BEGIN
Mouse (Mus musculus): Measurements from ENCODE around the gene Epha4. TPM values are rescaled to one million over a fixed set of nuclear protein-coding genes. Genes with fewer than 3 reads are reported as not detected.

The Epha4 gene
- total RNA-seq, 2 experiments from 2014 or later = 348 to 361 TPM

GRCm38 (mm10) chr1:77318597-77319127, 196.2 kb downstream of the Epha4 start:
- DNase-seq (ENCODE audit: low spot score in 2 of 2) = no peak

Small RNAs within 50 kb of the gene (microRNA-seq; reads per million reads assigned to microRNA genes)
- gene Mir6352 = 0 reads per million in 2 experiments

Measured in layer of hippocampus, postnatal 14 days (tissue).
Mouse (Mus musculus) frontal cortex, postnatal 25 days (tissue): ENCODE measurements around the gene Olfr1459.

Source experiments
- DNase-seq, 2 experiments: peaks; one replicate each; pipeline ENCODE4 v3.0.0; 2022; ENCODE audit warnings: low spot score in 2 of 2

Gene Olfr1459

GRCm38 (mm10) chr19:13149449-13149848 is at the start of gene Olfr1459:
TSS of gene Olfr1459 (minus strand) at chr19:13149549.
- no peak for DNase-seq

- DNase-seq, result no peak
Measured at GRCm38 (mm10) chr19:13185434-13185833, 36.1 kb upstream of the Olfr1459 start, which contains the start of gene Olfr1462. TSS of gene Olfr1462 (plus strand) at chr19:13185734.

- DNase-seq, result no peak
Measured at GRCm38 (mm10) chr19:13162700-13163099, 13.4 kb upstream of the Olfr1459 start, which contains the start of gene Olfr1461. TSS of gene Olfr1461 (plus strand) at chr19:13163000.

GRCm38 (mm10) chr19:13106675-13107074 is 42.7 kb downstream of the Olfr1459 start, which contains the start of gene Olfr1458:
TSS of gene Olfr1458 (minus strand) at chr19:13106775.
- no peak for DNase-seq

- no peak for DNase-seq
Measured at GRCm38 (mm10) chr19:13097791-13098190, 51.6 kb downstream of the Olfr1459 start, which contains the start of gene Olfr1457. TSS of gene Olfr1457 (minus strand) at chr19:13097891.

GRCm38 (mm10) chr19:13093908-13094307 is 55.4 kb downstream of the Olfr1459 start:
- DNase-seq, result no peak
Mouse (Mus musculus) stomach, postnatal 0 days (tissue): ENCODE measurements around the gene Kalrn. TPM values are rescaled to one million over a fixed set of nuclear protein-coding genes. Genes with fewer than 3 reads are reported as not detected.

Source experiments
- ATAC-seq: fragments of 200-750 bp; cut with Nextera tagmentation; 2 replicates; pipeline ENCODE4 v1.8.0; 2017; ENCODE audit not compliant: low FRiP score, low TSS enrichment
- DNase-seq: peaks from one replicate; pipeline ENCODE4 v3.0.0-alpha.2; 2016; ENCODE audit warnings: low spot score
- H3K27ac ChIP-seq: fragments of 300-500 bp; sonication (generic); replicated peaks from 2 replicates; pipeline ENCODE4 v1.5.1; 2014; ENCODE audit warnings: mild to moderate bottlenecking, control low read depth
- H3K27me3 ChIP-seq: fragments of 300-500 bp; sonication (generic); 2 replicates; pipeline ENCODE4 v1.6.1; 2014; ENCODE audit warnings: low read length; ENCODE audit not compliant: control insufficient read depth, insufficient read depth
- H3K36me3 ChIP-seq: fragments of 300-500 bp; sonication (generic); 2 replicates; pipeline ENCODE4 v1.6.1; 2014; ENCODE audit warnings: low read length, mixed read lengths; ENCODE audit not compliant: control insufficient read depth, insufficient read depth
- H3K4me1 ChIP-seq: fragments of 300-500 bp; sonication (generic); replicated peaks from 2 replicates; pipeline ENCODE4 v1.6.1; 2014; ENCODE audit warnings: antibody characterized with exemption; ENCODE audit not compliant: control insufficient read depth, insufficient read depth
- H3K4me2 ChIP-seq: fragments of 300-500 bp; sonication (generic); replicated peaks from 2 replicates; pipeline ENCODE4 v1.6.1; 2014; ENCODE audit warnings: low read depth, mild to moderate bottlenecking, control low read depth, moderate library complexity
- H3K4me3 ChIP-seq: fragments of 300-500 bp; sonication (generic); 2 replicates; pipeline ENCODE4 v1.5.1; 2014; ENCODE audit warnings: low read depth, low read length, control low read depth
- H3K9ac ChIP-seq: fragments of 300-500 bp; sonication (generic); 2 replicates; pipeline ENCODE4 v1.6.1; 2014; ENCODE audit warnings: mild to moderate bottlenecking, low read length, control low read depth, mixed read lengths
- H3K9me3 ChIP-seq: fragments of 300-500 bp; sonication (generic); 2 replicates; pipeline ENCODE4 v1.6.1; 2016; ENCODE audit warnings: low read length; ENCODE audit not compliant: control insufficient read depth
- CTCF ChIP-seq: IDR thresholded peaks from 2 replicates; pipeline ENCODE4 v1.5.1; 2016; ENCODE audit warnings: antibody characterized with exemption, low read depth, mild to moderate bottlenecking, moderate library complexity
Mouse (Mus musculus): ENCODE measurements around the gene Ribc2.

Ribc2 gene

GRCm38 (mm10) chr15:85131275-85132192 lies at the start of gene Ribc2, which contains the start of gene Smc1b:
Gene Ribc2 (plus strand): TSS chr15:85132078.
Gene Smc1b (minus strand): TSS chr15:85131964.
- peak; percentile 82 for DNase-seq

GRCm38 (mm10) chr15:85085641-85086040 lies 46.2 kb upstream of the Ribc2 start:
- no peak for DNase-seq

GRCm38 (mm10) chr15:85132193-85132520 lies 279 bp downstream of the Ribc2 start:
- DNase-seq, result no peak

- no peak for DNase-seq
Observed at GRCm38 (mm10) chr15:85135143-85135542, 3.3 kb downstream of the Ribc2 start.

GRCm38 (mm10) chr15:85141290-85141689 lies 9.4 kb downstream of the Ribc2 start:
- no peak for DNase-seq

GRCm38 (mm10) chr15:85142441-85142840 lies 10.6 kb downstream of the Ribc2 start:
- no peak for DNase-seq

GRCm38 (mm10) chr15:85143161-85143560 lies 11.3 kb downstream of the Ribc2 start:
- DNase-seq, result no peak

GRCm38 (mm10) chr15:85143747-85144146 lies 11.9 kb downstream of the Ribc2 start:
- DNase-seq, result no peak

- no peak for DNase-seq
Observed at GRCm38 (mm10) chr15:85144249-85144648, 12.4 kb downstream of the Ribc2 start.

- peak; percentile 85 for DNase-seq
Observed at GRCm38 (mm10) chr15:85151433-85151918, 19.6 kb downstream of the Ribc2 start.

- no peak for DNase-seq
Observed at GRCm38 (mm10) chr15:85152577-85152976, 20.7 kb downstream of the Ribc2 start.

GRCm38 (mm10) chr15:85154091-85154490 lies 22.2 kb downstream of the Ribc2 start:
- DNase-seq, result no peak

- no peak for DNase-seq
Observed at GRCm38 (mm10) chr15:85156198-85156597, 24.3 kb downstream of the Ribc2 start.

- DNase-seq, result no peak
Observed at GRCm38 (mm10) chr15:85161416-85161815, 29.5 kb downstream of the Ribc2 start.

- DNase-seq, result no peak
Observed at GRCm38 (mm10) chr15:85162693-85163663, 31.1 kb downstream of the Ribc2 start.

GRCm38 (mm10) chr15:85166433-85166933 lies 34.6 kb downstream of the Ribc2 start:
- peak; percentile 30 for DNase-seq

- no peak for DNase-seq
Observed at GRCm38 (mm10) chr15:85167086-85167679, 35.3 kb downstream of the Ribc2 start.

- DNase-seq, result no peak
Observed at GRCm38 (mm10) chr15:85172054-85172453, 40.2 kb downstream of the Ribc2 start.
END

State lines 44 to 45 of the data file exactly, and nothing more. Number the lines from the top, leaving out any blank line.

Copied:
Gene Smc1b (minus strand): TSS chr15:85131964.
- peak; percentile 82 for DNase-seq